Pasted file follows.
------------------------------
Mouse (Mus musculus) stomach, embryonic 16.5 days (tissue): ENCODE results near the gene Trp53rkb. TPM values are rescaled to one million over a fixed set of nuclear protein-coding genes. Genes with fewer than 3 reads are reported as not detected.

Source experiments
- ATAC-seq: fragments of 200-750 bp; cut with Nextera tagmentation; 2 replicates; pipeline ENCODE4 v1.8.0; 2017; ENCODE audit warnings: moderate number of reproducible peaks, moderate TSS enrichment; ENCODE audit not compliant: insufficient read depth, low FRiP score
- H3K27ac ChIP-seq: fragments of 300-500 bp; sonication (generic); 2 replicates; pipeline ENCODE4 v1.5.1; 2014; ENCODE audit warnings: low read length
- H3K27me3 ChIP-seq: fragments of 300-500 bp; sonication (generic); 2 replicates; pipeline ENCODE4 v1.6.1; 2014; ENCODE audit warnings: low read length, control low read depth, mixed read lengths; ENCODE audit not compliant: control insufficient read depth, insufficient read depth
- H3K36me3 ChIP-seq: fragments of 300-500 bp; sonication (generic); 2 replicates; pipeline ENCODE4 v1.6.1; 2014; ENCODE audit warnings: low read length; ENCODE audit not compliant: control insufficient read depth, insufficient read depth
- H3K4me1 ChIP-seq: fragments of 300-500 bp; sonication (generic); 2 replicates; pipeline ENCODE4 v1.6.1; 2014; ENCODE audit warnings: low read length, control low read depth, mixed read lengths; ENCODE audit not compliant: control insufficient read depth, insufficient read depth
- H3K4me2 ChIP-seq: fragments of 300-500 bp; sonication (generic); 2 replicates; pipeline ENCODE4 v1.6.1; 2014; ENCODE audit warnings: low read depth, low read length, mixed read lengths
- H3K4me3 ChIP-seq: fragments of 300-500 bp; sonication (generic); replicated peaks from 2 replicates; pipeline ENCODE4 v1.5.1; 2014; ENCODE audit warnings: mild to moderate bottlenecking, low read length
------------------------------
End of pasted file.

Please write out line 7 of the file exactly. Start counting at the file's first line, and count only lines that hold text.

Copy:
- H3K4me1 ChIP-seq: fragments of 300-500 bp; sonication (generic); 2 replicates; pipeline ENCODE4 v1.6.1; 2014; ENCODE audit warnings: low read length, control low read depth, mixed read lengths; ENCODE audit not compliant: control insufficient read depth, insufficient read depth